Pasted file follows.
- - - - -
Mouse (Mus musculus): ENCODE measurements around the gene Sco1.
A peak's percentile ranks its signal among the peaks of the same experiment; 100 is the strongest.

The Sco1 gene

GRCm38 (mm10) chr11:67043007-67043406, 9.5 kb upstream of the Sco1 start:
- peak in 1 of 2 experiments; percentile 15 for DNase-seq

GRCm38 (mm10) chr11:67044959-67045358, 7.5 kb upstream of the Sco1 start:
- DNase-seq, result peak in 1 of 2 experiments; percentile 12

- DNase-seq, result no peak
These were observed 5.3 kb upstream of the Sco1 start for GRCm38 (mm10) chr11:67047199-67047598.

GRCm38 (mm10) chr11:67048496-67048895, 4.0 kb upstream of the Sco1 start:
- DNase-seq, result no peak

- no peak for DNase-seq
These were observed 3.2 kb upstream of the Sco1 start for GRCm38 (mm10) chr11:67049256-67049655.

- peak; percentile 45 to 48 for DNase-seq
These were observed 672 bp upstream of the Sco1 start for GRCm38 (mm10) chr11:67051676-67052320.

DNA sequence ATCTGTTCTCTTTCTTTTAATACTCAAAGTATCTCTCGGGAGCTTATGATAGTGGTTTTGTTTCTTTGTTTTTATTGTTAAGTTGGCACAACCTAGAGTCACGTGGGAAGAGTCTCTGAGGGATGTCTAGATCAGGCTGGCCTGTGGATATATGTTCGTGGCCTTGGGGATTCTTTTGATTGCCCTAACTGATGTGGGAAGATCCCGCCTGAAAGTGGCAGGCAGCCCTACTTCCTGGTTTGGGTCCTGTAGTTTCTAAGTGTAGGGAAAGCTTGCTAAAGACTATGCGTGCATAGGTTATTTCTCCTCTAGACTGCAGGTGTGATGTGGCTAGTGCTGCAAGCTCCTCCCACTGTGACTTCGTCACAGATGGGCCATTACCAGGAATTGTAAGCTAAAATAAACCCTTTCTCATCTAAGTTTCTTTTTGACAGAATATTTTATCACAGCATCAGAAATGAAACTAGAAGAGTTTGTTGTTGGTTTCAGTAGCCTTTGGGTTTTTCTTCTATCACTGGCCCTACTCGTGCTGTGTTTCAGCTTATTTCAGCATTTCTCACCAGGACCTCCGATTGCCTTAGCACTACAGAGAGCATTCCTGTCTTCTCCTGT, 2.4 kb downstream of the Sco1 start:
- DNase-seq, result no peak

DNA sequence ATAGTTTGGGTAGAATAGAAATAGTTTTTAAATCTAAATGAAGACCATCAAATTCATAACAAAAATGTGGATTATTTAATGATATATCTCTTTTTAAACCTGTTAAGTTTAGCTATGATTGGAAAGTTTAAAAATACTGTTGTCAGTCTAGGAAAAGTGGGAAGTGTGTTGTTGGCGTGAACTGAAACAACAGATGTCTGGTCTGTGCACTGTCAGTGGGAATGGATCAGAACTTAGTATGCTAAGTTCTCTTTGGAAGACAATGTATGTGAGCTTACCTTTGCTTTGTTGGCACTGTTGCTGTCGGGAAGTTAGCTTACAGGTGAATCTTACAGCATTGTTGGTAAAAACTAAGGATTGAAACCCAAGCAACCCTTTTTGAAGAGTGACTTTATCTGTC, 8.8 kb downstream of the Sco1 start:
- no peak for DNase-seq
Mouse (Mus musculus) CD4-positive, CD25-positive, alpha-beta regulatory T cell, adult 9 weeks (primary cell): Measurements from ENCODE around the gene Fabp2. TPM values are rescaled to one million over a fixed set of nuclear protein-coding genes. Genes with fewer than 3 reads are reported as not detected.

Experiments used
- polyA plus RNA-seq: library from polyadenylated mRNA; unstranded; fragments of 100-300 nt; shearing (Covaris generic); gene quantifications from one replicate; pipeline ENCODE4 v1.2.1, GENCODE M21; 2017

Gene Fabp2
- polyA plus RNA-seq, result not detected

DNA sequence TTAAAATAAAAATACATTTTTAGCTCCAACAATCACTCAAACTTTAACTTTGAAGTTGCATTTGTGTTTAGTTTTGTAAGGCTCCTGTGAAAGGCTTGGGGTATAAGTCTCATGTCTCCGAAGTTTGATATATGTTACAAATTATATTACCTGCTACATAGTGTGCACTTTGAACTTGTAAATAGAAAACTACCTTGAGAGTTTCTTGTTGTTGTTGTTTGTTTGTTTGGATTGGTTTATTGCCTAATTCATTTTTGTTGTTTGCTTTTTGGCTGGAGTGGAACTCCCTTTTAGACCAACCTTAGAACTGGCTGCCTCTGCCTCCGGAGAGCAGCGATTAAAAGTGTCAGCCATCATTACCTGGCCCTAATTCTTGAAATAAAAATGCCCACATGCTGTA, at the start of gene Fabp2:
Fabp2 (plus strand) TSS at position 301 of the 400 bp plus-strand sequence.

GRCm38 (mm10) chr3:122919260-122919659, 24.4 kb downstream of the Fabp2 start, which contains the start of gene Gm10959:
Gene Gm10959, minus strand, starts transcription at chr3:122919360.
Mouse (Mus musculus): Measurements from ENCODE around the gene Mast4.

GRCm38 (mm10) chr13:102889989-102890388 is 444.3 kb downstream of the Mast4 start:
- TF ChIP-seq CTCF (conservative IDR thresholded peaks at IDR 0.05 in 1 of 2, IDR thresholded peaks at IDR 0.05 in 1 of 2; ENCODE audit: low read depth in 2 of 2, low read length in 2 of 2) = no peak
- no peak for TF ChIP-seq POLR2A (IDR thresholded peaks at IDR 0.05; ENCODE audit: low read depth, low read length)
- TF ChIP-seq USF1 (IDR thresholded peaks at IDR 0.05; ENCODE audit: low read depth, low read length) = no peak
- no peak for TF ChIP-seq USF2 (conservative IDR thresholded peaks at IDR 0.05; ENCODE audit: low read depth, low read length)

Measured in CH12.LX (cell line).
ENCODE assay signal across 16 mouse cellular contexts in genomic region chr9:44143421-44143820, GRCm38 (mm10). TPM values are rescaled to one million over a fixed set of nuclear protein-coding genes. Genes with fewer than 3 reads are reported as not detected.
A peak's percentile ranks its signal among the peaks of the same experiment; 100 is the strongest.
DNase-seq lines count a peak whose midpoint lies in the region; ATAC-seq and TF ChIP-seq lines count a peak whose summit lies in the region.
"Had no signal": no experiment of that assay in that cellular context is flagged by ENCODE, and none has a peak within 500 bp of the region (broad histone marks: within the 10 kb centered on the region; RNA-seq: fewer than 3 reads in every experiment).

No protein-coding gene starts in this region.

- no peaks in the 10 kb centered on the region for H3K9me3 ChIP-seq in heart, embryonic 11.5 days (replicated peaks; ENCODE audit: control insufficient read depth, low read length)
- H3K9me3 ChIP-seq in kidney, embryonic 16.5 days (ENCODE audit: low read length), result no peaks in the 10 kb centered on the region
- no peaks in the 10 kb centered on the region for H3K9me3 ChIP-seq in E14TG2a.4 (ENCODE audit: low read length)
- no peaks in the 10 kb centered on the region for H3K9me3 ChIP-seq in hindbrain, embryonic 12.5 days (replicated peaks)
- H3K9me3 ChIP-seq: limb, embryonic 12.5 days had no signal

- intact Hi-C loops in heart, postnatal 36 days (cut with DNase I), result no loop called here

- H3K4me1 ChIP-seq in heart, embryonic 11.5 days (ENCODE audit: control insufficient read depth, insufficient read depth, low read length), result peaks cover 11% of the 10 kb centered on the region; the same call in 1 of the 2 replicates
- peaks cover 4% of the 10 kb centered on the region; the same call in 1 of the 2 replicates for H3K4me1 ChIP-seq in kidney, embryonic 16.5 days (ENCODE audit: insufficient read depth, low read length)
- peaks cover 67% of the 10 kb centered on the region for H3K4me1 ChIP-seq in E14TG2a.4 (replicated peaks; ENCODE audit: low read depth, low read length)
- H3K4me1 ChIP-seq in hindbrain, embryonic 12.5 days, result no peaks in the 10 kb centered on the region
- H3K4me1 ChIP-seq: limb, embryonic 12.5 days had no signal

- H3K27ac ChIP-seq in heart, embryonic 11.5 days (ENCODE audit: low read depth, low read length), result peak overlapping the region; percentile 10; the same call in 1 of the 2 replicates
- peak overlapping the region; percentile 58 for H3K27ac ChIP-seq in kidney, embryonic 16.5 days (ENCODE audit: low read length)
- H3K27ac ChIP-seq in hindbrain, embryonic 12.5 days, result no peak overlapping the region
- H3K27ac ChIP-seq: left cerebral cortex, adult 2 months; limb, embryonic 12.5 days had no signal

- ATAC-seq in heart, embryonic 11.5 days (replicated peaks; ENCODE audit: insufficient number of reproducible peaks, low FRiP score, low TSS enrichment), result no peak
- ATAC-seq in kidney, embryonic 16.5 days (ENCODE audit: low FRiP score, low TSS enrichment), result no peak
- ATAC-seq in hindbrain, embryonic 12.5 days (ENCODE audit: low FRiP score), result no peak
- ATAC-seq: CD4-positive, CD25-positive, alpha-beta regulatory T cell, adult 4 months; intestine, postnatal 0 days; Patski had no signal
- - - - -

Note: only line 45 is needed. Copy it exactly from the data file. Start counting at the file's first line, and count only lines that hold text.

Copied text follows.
- H3K9me3 ChIP-seq: limb, embryonic 12.5 days had no signal